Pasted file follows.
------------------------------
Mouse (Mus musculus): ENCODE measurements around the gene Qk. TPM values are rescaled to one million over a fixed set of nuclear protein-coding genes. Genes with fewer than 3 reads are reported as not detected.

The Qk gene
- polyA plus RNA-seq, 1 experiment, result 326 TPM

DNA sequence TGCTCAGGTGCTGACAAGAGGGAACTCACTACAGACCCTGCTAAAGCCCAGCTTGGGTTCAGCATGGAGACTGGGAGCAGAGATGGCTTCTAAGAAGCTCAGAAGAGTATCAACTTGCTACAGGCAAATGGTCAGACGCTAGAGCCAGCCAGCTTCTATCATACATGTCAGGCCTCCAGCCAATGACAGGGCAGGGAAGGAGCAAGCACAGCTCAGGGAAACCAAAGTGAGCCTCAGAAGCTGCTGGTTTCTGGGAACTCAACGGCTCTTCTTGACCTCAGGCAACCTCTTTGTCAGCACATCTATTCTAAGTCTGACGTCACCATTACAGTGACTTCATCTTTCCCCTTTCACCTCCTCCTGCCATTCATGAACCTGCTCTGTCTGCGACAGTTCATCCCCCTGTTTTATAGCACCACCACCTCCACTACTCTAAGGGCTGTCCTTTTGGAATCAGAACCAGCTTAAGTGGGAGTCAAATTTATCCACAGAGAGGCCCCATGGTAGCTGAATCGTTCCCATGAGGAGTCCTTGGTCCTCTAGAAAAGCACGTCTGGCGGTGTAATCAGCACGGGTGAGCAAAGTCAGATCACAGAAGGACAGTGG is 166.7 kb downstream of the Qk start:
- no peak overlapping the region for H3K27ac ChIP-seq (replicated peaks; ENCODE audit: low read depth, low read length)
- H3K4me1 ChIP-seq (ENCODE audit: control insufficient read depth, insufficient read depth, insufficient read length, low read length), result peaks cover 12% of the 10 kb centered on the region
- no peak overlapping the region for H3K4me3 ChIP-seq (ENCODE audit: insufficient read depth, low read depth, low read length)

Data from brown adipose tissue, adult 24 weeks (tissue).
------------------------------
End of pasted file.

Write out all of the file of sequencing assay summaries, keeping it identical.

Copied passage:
Mouse (Mus musculus): ENCODE measurements around the gene Qk. TPM values are rescaled to one million over a fixed set of nuclear protein-coding genes. Genes with fewer than 3 reads are reported as not detected.

The Qk gene
- polyA plus RNA-seq, 1 experiment, result 326 TPM

DNA sequence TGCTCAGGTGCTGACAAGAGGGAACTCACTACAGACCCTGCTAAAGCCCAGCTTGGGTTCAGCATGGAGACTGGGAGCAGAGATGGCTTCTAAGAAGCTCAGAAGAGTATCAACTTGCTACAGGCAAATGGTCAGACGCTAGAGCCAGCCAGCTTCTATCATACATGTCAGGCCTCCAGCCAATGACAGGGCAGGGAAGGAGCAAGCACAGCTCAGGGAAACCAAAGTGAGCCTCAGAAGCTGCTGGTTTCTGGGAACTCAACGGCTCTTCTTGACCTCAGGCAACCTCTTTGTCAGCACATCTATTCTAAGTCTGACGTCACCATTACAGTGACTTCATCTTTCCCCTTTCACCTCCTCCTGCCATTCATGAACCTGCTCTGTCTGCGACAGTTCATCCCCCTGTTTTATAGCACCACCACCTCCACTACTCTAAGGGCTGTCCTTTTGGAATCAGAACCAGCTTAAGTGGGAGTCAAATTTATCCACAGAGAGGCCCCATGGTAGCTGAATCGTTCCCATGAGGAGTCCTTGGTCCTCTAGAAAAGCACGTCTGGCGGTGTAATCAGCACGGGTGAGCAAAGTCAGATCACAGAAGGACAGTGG is 166.7 kb downstream of the Qk start:
- no peak overlapping the region for H3K27ac ChIP-seq (replicated peaks; ENCODE audit: low read depth, low read length)
- H3K4me1 ChIP-seq (ENCODE audit: control insufficient read depth, insufficient read depth, insufficient read length, low read length), result peaks cover 12% of the 10 kb centered on the region
- no peak overlapping the region for H3K4me3 ChIP-seq (ENCODE audit: insufficient read depth, low read depth, low read length)

Data from brown adipose tissue, adult 24 weeks (tissue).